Here at the frontier, the leaves fall like rain. Although my neighbors are all barbarians, and you, you are a thousand miles away, there are still two cups at my table.

Ten thousand flowers in spring, the moon in autumn, a cool breeze in summer, snow in winter. If your mind isn't clouded by unnecessary things, this is the best season of your life.

~ Wu-men ~

Tuesday, July 25, 2006


The following is an excerpt from an article in the LA Times about the changing face of their Chinatown. If you click on the title of this post, you'll be directed to the full article, which includes more pictures.

A Community's Ethnic Tradition in Transition
L.A.'s old Chinatown of family shops and traditions is grudgingly giving way to galleries and lofts. Even Quentin Tarantino is buying in.

By David Pierson
Times Staff Writer
July 25, 2006

During the day, the faded red lanterns that crisscross Chung King Road in Chinatown dangle listlessly above a row of Chinese antique and trinket shops that have seen better times.But on a recent Saturday night, after the gates on the Chinese shops were pulled down, another Chinatown sprang to life near L.A.'s downtown.

Modern art galleries that have filled Chinatown's storefronts in recent years opened, and the red lanterns were illuminated. A mostly bohemian crowd jostled to view abstract drawings and photographs of Brazilian prostitutes. Amid the fashionably dressed visitors drinking Mexican beer and smoking cigarettes, an elderly Chinese woman scoured the street for empty cans, even accepting ones out of the hands of art patrons.

These days, there are two Chinatowns — one on the rise, the other on the decline.

The old Chinatown — the one established as an entry point for Chinese immigrants, made up of long-standing family associations and shops that celebrate China's traditions — is struggling. The population is aging, merchants are starved for shoppers and the associations can't attract younger members.

The new Chinatown — the one of art galleries, loft developments and trendy boutiques celebrating modern Asian fashion — is booming. It's a community more about style than tradition, created by a mix of white artists and second- and third-generation Chinese Americans who came from the suburbs to form their own vision of Chinatown.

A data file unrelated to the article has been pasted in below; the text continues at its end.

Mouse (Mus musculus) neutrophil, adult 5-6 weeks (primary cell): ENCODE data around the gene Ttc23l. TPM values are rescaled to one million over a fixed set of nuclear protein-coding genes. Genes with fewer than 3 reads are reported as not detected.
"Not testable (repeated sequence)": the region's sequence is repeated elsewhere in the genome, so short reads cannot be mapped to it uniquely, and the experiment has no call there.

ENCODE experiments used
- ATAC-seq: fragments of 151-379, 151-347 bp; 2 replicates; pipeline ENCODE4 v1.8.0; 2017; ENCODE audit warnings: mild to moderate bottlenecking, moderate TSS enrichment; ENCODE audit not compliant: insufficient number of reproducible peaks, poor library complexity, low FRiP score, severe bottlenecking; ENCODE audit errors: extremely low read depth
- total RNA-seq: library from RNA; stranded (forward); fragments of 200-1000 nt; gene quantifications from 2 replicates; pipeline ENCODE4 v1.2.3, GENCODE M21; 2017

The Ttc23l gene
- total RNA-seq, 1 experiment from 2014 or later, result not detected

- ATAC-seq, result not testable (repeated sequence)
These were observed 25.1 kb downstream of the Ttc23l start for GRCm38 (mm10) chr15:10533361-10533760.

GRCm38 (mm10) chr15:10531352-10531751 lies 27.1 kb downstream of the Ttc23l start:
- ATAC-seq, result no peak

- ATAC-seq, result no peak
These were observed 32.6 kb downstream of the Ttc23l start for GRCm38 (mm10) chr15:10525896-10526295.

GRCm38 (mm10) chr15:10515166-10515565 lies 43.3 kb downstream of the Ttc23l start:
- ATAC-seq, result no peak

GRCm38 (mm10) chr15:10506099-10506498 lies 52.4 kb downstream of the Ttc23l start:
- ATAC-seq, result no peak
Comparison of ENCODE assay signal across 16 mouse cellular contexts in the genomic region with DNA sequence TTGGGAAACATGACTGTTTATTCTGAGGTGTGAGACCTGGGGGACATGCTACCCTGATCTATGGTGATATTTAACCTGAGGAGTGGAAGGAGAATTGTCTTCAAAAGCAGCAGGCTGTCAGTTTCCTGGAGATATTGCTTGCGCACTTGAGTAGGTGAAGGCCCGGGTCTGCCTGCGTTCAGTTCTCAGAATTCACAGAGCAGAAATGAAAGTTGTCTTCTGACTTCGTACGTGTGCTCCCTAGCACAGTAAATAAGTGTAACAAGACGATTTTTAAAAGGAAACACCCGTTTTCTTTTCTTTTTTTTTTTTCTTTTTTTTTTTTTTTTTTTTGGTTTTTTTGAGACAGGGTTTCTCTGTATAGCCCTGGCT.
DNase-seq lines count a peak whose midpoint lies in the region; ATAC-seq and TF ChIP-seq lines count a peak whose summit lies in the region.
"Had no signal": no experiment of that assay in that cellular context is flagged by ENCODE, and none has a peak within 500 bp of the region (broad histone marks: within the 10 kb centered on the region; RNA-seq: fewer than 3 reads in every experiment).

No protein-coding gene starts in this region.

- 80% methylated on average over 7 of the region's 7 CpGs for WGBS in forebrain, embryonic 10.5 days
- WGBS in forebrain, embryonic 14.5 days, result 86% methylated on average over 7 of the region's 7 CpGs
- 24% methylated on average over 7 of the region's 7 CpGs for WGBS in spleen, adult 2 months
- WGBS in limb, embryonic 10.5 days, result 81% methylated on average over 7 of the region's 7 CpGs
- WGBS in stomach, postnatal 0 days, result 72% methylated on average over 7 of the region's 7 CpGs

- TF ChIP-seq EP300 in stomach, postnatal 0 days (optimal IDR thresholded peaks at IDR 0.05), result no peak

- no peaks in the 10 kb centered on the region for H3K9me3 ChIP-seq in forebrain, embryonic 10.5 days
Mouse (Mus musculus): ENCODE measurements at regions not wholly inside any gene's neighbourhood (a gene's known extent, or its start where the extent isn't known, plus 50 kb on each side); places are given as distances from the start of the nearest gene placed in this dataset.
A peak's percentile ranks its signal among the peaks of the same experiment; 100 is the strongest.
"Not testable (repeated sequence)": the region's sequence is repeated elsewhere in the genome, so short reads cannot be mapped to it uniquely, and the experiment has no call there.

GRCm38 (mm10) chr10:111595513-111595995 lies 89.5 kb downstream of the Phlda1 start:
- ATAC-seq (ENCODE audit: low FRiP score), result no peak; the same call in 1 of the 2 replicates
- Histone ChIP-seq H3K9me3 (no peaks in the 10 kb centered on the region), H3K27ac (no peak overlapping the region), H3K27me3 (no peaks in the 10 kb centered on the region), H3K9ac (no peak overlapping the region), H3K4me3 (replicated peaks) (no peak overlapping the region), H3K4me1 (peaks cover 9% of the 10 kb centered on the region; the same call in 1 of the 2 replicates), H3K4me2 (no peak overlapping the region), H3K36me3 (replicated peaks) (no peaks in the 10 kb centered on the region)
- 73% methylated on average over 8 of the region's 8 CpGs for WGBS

The transformation has been occurring gradually over the last six years but now appears to be shifting into overdrive. Loft conversions, mixed-use projects and luxury apartments are on the horizon. Director Quentin Tarantino has even bought an old theater where he plans to show Asian films.

The situation has created a culture clash. Some old-timers complain about the rowdy behavior of the new patrons. There are periodic flare-ups over art shows that some longtime Chinatown merchants consider too racy. Some elderly residents worry about being pushed out by gentrification.

"They're North Pole and we're South Pole," said Michael Han, a jade cutter whose jewelry store, Win Sun Co., has been a mainstay on Chung King Road for 30 years.

"There's no way for the two to get together. They've got people with nose rings, earrings, all those things. They come in here asking if they can use the restroom. I'm not offended; it's just the trend."

In the back room of his jewelry store, Han was playing a noisy game of mah-jongg with three elderly friends and bantering in Cantonese. The septuagenarian also speaks Mandarin, Taiwanese and Toisanese — a true mark of an old-timer, because some of Chinatown's earliest settlers were from an area in southern China's Guangdong province where it is spoken.

Though he is ethnically Chinese, Han grew up in Burma and left for the U.S. in the 1960s. He landed in Chinatown, like most Chinese immigrants of that time. He fondly remembers the 1970s, its boom period.

"It was so busy I never had a chance to have lunch," said Han. "Jade was very fashionable."

Han's store is on the ground floor of a peach-colored building. He rarely sits behind his glass counters, which display hundreds of jade and gold necklaces, earrings and bracelets. He's lucky to get one customer on some weekdays, so playing mah-jongg in the back room has become part of his daily routine.

Han still sends out 500 Christmas cards each year to the regular customers he's accumulated in three decades of business. Many haven't been to the store in years.

In Chung King Road's golden era, Han's business was one of many high-end dealers in art, furniture, ceramics and jewelry. But by the end of the 20th century, many patrons had passed on, and reproductions of Chinese antiques were being mass-produced.

Most of the merchants' children have college educations and little interest in taking over the stores. Han's son is a robotics engineer and his daughter is a teacher.

Shop after shop has closed on Chung King Road, leaving behind only some of the more well-known businesses, such as F. See On, the Jade Tree and Fong's Oriental Works of Art.

By the late 1990s, property owners were desperate to lease out the empty storefronts, so they took a gamble. They lowered rents and leased the spaces to rising artists, who considered the rents a bargain compared to places like Santa Monica. Over the next few years, the scene took off.Today there are about a dozen art galleries on the street. They have formed one of the most talked-about contemporary art scenes in the world.

Han and other merchants were optimistic when the galleries arrived, hoping they would bring more customers. But they soon realized that the galleries were not going to substantially boost business, in part because many drew crowds only for Saturday night exhibitions.

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